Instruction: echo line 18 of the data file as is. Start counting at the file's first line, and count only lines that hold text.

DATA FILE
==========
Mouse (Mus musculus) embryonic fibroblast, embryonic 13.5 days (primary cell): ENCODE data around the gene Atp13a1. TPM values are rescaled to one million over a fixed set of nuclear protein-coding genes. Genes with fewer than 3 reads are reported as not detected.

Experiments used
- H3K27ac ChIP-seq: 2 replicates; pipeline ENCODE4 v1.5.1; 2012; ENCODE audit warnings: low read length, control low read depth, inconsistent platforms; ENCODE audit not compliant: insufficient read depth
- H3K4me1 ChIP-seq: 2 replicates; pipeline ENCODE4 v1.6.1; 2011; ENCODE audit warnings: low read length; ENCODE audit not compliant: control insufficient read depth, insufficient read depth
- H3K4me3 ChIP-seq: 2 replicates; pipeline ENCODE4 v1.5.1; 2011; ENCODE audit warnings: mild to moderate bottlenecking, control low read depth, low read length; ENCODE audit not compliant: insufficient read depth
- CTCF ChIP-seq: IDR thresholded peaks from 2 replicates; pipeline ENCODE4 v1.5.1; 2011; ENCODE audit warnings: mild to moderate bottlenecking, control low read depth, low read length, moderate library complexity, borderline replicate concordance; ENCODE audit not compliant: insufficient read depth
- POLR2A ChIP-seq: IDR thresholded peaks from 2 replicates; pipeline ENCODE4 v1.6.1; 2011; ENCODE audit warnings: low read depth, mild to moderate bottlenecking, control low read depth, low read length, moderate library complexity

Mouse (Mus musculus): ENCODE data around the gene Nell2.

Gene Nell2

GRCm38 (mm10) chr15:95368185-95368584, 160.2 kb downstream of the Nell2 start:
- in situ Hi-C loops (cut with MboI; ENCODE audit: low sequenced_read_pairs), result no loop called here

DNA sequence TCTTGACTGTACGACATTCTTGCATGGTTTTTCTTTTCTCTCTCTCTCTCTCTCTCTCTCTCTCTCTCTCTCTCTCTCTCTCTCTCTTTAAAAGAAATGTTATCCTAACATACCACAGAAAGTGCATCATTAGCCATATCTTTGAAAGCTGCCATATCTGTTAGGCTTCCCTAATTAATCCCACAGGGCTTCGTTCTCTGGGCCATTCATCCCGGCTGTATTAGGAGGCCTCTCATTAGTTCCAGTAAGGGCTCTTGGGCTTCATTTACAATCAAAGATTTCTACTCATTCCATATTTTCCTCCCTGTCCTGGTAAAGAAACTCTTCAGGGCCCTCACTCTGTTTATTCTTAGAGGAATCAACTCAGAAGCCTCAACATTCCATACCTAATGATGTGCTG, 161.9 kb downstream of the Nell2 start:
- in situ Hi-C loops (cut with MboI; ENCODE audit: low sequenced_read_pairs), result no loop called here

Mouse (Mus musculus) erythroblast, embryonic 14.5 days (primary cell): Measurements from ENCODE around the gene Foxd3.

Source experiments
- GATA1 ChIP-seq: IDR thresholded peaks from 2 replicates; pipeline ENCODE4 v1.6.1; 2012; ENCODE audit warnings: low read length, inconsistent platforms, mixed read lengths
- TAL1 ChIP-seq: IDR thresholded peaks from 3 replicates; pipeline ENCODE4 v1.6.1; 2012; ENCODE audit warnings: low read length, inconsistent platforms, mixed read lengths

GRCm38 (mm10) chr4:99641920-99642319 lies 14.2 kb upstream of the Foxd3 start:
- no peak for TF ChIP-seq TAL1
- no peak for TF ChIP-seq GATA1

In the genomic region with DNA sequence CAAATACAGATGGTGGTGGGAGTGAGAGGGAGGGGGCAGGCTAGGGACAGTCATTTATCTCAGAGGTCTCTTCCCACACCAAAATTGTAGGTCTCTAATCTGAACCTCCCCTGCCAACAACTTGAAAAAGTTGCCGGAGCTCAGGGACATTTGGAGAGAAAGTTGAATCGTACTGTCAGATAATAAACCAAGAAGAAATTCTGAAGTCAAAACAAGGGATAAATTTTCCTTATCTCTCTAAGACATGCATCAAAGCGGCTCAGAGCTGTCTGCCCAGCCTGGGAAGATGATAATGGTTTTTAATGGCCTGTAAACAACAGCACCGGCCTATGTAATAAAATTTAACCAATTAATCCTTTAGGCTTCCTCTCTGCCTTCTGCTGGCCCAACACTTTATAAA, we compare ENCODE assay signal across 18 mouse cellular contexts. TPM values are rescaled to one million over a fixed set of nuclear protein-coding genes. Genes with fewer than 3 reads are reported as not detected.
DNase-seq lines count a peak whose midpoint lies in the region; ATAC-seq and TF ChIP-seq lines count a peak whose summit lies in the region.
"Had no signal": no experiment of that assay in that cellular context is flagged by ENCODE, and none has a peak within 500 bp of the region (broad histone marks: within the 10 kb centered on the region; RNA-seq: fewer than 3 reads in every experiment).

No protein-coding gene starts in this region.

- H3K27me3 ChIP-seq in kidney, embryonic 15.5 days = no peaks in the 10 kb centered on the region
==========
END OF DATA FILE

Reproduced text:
GRCm38 (mm10) chr4:99641920-99642319 lies 14.2 kb upstream of the Foxd3 start: